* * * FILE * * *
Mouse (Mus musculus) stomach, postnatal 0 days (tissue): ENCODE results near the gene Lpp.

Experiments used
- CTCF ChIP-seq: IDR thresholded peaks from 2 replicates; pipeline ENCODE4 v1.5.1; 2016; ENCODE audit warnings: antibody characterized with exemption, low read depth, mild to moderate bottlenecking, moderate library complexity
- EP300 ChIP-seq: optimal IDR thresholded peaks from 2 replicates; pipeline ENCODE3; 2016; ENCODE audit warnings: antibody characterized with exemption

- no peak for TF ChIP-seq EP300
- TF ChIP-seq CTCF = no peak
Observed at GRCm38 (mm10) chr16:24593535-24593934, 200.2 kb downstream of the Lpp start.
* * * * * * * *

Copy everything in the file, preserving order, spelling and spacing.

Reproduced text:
Mouse (Mus musculus) stomach, postnatal 0 days (tissue): ENCODE results near the gene Lpp.

Experiments used
- CTCF ChIP-seq: IDR thresholded peaks from 2 replicates; pipeline ENCODE4 v1.5.1; 2016; ENCODE audit warnings: antibody characterized with exemption, low read depth, mild to moderate bottlenecking, moderate library complexity
- EP300 ChIP-seq: optimal IDR thresholded peaks from 2 replicates; pipeline ENCODE3; 2016; ENCODE audit warnings: antibody characterized with exemption

- no peak for TF ChIP-seq EP300
- TF ChIP-seq CTCF = no peak
Observed at GRCm38 (mm10) chr16:24593535-24593934, 200.2 kb downstream of the Lpp start.